Editor's Letter — October 2018

You should love yourself unapologetically and do what makes you feel like you’re presenting something that’s truthful, honest, and valuable to the world through your lane.”

– Jason Mayden

Over the course of the last 12 months or so, the MAEKAN team has become a tight-knit crew predominately centered around a physical location, our Hong Kong studio. In many ways, it’s provided us with a great base to grow and build, but there was a sense of complacency creeping in. We had begun to hit our stride and execute things with regularity, but things were feeling a bit stale.

Two big changes have impacted us recently. One of them is Charis relocating to London to pursue a Master’s degree in Design; this overlapped with us bringing on board Scott, who’s taken the reins in a COO capacity. Both are significant shifts and in my eyes represents a new chapter for MAEKAN.

With Charis out of office, we had to reevaluate our communication methods and project tracking systems. The editorial production process is decidedly unsexy (to most) and a highly demanding job with a ton of moving parts. Shout-out to Nate for orchestrating what I truly believe to be the most efficient yet complex Airtable (think of it as a spreadsheet on steroids) set-up of any media company. What is exciting about this is making the best sense out of the situation we’re in by reconsidering the problems and possibilities. Solving the challenge of remote, high-quality, and collaborative creative work is no easy task and the opportunity to develop robust systems with Charis and the rest of the remote team (Gordon, David, Alek, and more) readies us for global scaling and potential unpredictable occurrences.

The introduction of Scott is a welcome introduction of practical skills and vision. Throughout MAEKAN’s existence, we’ve been so focused on culture and community-building that at times we failed to dedicate the same amount of attention to the business side of things. That’s probably the one question we get the most: how do we keep the lights on? Sacrifice, and a lot of it. We have recognized that our vision for MAEKAN can’t materialize without sorting out the business. Scott’s burnishing the business side of our creative coin and I’m excited to see what the future holds. He brings a much different experience and vantage point that has positively shaken some of us and forced us to rethink how and why we do things, especially with our client work.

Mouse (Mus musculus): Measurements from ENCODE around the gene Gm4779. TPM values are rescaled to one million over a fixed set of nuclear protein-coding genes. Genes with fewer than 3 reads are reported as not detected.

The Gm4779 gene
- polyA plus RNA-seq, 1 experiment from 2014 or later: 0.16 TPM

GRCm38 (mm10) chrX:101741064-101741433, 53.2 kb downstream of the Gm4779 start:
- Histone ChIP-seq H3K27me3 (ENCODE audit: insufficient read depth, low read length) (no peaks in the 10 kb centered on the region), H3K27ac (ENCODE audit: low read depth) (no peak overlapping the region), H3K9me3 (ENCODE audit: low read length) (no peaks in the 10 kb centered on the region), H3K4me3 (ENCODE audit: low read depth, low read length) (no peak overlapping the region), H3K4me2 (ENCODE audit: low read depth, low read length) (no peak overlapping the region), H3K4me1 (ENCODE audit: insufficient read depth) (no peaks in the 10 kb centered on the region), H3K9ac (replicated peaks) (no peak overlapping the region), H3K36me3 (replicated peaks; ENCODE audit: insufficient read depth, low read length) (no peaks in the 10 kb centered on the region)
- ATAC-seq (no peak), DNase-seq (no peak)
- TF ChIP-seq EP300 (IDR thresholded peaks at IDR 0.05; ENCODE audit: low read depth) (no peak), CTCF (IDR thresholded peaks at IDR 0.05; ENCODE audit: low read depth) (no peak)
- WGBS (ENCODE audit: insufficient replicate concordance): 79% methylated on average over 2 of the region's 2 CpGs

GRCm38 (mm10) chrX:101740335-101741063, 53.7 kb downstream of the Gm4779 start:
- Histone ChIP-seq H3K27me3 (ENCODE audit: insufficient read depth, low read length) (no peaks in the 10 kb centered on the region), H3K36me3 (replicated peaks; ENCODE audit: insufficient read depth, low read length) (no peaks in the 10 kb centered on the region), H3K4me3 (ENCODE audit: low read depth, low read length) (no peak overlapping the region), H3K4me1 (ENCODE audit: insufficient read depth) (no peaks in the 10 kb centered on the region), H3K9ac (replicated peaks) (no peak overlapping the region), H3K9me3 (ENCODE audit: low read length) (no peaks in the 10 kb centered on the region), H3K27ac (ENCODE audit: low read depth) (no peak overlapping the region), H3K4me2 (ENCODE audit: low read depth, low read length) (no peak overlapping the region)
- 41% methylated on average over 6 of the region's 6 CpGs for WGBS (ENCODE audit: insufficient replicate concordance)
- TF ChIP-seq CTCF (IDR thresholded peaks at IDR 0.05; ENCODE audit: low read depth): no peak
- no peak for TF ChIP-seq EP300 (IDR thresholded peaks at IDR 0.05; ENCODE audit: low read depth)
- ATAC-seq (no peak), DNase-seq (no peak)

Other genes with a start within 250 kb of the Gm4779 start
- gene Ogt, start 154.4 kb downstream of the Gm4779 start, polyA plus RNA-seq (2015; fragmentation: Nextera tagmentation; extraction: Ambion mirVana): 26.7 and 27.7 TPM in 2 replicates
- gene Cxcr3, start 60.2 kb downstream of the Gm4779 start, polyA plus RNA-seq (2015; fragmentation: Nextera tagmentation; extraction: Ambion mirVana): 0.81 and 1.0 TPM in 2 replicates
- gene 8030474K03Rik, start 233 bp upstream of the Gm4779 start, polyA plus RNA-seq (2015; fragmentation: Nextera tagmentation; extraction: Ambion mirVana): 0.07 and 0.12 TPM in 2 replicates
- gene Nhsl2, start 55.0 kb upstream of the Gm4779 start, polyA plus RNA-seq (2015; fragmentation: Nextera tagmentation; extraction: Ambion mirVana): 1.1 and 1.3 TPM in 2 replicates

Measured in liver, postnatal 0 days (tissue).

This leads me to the nugget of wisdom Jason Mayden dropped in a recent conversation I had with him. I typically focus on the binary outcome of whether or not the work I do is effective. Did this have the intended effect? Yes or no.

I have discounted the effects of respect in this equation, both self-respect and the respect of others. My output is not just effective or ineffective, a truer measure of my work is whether I have created something that I am proud of, have affection for, respect, and I find to be truthful, honest, and valuable.

Respect can work in paradoxical ways. Those who should walk around with ample amounts of it, by their own virtue can elect to dismiss it. Likewise, others who are undeserving of a large magnitude of respect, wear it on their sleeve and leverage it around liberally.

It is easier to say that the work is “good” or the work is “bad”, than to consider whether you respect yourself and whether others respect you. I have been of the opinion that if people are disinterested and don’t respect your efforts, work, or beliefs, then “who cares?”

However, one thing that’s recently been drilled into my head is the power of self-respect and self-love as a purposeful demonstration of value to the outside world. As a creative, the value you put into your work, and the subsequent communication of that value is a critical part of what allows you to succeed.

For the natural salespeople out there who’ve never balked at taking action in selling themselves, this is nothing new. For me, this is a profound psychological shift that I’m beginning to apply to my life. While some aspects were initially unsettling, I’m eager to see how my change in perspective will bring quicker progress.

On that note, to cap things off, we’re putting the final touches on next month’s Unexpected Connections Conference, which serves as an opportunity for us to explore putting together a tangible event experience. One concept we’ve been relegated to in the digital era is that our brand and identity is intrinsically tied to what we share. But the reality is that so many things that interest us, that never make it to the ‘gram, are just as important to our development and success. Our goal is to bring together people of disparate worlds to discuss how their passions contribute to their success. 

If you’re in Los Angeles, please come by and say hello on November 7th, 2018. Tickets can be purchased here

Until next month,

Eugene Kan Signature

Eugene Kan
Editor-in-Chief

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